Date visited: October 28, 2018
I first came to live in Japan in the fall of 2011. I was a research student and I lived in one of the dorms of the mostly residential Setagaya Ward. It was quiet and every time the wind blew, it brought with it the sound of rustling leaves and the scent of trees in autumn. I lived in the area for only six months, but being the first ward I lived in, the place, to me, holds a special charm.
Seven years have passed since then, and one uneventful Sunday, I decided to take a break from studying for work and enjoy the fall weather. Not having planned anything, I thought of heading to any quiet place in Tokyo, and having worked on something related to Gōtokuji the week before, it was the first thing that came to mind.
Gōtokuji is a temple in Setagaya known for its florid display of the maneki neko, known in English as lucky or beckoning cats. These days, the lucky cat is mostly associated with business. People believe that placing the cat in one’s shop or house would invite good fortune, with one of the cat’s paws always positioned to beckon. Among its origin stories, however, is that the cat, originally caught the attention of a passing monk, and in doing so saved him from a thunderstorm. The said temple is now Gōtokuji, where several figures of the cat are now displayed in its honor.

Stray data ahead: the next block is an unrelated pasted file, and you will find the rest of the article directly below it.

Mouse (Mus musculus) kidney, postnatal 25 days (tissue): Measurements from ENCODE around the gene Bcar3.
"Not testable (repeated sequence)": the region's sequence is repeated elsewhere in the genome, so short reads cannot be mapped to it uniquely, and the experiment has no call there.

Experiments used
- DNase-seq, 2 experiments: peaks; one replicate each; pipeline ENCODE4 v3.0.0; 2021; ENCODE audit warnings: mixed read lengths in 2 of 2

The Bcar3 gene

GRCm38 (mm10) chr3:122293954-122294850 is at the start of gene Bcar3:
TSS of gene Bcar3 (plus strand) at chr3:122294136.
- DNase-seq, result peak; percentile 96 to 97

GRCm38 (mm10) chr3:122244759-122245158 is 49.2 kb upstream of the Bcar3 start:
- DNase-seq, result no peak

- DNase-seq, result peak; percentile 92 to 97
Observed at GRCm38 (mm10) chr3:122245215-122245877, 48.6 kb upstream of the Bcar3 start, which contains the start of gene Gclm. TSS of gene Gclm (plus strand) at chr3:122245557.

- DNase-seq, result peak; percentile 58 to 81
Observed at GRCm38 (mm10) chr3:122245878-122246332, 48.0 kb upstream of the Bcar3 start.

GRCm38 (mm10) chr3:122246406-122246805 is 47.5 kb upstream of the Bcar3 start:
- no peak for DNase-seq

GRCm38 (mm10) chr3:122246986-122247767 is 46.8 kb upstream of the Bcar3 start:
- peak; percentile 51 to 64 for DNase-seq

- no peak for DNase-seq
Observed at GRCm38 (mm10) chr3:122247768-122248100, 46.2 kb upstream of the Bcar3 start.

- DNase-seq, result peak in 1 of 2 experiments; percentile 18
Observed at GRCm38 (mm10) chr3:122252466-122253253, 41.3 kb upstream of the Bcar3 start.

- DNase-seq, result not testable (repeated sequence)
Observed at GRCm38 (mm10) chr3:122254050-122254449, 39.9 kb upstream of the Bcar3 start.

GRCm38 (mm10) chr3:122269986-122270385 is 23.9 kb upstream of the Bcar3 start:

As soon as I stepped out of Gōtokuji Station, a familiar atmosphere greeted my senses. All the built-up tension I had melted into ease and comfort and I became immune to time. It seemed like every corner of the neighborhood was a photo waiting to be framed, and I found myself snapping pictures to no end.
As I breathed in the autumn air, I began to remember how I was when I first came to Japan. I had just made my first big decision as an adult and after years of trying to escape domestic abuse, I had finally broken free. I was living in a foreign city, all on my own. I was filled with excitement. I was filled with hope. And yet at the same time, I was overflowing with loneliness.
Seven years later, and here I am, remembering the hopes and dreams of the girl that I once was. Some have turned into reality, others into ashes. This country is no longer new to me, and my once blank slate is now full of colorful memories, as well as piles of hurt and overlapping scars. Loneliness has become a welcome friend, coming and going as he pleases.
As I explored the temple, the same thought kept running in my head. The girl that lived in this ward was hopeful that things would be easier than it was in Manila. In many ways, it has been, and it in many others, it has been crueler. The me seven years past has hardly figured out life, but perhaps the most important thing is that I am living it and am thankful that I am.
Before I left, I drew an omikuji. Like the future that remains to be known it was stuck shut and was hard to open. When I finally got it to unfold, it said, “There is no fortune luckier than this.” My chest tightened with a familiar pang. My heart was aching with loneliness, and yet it was also brimming with hope. For a minute, I thought I saw a cat, saving me from a thunderstorm.
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